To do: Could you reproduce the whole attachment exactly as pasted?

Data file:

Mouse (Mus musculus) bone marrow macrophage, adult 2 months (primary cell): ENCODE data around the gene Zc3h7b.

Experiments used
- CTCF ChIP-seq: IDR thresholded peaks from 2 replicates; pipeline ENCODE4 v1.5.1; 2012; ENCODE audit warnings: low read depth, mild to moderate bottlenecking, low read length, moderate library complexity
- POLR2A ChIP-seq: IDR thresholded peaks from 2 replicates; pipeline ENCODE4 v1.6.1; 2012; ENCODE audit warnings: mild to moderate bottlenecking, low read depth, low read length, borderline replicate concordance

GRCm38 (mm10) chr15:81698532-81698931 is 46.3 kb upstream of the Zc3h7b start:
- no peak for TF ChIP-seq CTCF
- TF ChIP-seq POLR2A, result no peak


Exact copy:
Mouse (Mus musculus) bone marrow macrophage, adult 2 months (primary cell): ENCODE data around the gene Zc3h7b.

Experiments used
- CTCF ChIP-seq: IDR thresholded peaks from 2 replicates; pipeline ENCODE4 v1.5.1; 2012; ENCODE audit warnings: low read depth, mild to moderate bottlenecking, low read length, moderate library complexity
- POLR2A ChIP-seq: IDR thresholded peaks from 2 replicates; pipeline ENCODE4 v1.6.1; 2012; ENCODE audit warnings: mild to moderate bottlenecking, low read depth, low read length, borderline replicate concordance

GRCm38 (mm10) chr15:81698532-81698931 is 46.3 kb upstream of the Zc3h7b start:
- no peak for TF ChIP-seq CTCF
- TF ChIP-seq POLR2A, result no peak